Slavery has been with us for thousands of years. It's documented in records scratched on 4,000-year-old tablets. But while it would be comforting to think slavery is a relic of history, sadly this is not the case. Despite being outlawed nationally and internationally, it remains a scar on humanity here in Thailand, throughout Asia and in every continent in the world.
Modern slavery may not be as visible as in the past, but it's found in the richest and poorest countries, in our major cities and in the countryside. As our societies have developed, slavery has evolved as well.
Victims are transported on 747s as well as ox-carts. It's used to produce everything from electronics, steel, food, and the cotton in our clothes. It turns its victims into pliable servants to be used and discarded.
Violence is at the heart of all slavery. Whether victims are coerced to work in quarries and factories, forced into marriage, or tricked into working in brothels _ the common thread is that they are not free to walk away. But while we know enough to recognise that slavery, in its modern forms, is all around us, it remains poorly understood. This helps slavery remain hidden and hampers the fight to end it.
Without accurate information, we don't know where to focus our efforts or what works best in tackling it. This lack of information also makes it easier, sadly, for governments, business and communities to ignore it.
This is why it is important to shine a light on modern slavery by gathering as much authoritative information as possible. This is what has been drawn together in the first Global Slavery Index published by the Walk Free Foundation which is dedicated to ending modern slavery in this generation.
By collating information, the report enables the most accurate estimate yet of the numbers ensnared in slavery globally, regionally and nationally. It goes further by ranking 162 countries based on a weighted measure of the prevalence of modern slavery by population, the extent of child marriage and the scale of trafficking in and out the country.
The findings make bleak reading. The report estimates there are at least 29.8 million people living in modern slavery. Most of those denied their freedom live in Asia with India, China and Pakistan having the greatest absolute numbers of people enslaved. India alone accounts for almost half the total with millions trapped in debt bondage and bonded labour.
But when looked at as a proportion of the population, it is Mauritania which has the worst record. The West African country has a deeply entrenched system of hereditary slavery with 140,000 to 160,000 slaves out of a population of only 3.8 million. Haiti, a Caribbean nation where child slavery is also widespread, is in second place with Pakistan again one place below.
Even countries that perform best in the index _ Iceland, Ireland and the United Kingdom _ cannot be considered to be free of modern slavery.
It is estimated, for example, that there are as many as 4,000 modern slaves in the UK _ and more could be done to help them and prevent others suffering their fate. For the index also examines the priority each country makes of rooting out slavery, the methods used and how they could be improved.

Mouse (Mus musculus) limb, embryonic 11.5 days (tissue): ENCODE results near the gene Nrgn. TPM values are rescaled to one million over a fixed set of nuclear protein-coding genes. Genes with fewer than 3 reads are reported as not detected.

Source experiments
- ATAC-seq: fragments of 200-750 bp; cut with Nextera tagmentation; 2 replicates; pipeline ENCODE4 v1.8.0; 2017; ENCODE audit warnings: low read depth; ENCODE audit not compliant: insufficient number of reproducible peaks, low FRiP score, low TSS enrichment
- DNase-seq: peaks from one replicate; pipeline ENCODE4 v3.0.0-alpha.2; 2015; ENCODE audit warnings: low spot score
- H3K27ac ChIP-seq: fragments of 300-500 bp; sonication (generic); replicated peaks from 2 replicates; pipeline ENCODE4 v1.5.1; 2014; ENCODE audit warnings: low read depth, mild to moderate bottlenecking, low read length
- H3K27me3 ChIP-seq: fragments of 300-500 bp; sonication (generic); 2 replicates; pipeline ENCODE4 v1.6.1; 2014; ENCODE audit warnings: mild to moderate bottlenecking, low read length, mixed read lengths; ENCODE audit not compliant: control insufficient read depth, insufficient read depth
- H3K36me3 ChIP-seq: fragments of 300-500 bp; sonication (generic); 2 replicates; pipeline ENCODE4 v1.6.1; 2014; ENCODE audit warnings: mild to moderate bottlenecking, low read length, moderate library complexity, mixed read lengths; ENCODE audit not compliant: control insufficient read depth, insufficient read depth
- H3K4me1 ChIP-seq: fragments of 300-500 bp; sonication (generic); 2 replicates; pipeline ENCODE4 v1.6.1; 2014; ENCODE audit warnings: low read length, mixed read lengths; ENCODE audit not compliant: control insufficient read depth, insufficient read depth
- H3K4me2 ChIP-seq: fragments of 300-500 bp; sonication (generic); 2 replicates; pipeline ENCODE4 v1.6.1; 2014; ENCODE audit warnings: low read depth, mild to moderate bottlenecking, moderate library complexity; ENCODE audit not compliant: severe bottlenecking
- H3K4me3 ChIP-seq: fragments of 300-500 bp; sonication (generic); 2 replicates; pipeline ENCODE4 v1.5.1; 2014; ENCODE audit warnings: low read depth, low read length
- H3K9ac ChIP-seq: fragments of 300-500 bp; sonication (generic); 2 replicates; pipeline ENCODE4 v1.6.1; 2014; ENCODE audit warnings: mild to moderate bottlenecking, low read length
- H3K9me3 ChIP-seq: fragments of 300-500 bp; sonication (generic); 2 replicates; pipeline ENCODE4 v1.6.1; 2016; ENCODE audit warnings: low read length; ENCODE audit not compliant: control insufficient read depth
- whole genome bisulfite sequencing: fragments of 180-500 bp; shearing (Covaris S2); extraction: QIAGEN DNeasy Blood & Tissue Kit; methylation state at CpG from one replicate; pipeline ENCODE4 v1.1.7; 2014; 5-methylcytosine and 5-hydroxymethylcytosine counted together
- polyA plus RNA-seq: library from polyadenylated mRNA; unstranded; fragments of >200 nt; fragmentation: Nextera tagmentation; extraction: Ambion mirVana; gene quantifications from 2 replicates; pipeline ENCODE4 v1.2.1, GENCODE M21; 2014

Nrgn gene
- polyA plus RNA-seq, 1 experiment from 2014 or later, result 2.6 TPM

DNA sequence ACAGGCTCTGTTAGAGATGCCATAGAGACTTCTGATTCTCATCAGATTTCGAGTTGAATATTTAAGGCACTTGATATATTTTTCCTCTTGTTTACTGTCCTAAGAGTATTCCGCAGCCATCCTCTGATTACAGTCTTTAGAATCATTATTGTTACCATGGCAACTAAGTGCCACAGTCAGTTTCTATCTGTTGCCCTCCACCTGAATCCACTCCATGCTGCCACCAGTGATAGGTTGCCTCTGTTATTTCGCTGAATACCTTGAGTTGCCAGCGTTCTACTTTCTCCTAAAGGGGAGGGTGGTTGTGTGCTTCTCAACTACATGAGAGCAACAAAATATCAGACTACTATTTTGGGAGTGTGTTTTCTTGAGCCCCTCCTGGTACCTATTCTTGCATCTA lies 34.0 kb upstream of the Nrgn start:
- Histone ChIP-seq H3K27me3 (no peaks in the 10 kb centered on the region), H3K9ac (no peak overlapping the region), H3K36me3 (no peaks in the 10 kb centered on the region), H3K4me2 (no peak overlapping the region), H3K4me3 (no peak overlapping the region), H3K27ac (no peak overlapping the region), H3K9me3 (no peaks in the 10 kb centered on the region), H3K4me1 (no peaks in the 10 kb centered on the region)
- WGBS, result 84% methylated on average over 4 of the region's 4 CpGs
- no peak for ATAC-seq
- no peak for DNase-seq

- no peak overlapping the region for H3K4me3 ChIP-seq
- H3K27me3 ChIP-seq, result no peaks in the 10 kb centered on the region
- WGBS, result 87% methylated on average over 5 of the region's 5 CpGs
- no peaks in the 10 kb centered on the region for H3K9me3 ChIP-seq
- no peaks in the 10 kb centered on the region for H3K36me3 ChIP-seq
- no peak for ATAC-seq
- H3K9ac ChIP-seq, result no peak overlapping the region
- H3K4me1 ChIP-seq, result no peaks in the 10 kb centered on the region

So what does this first index say about the extent of modern slavery in Thailand and Asia? Despite its growing prosperity, Thailand has the highest prevalence of modern slavery in Southeast Asia with up to 500,000 people living in modern slavery _ the seventh largest enslaved population of any country in the world. The index singles out Thailand as a hub of exploitation, with victims of modern slavery originating predominantly from surrounding countries. Laos, Cambodia and Myanmar, which has the ninth largest enslaved population worldwide, are identified as having the highest risk of enslavement in Southeast Asia, highlighting the regional nature of the challenge.
This is the first year of the index. As each year passes, we will work to refine and improve it. But it can already shape national and global efforts to root out modern slavery across the world. We now know, for example, that just ten countries are home to 76% of those trapped in slavery. These nations must be the focus of global efforts. The index also calls for others to learn from countries like Brazil in its determination to root out modern slavery, which has been such a tragic part of its history.
This is the aim of the index. We intend it to be a powerful weapon for all in the fight against modern slavery. Governments must be at the heart of this effort, putting in place effective measures and providing the resources to support and enforce them. But it is all of us as citizens, as consumers and as individuals who can use the information contained in the index to take part in this battle and press our leaders for action here in Thailand and across the world.
Nick Grono is CEO of Walk Free Foundation, an anti-slavery charity based in London. The foundation launches the first-ever Global Slavery Index today.
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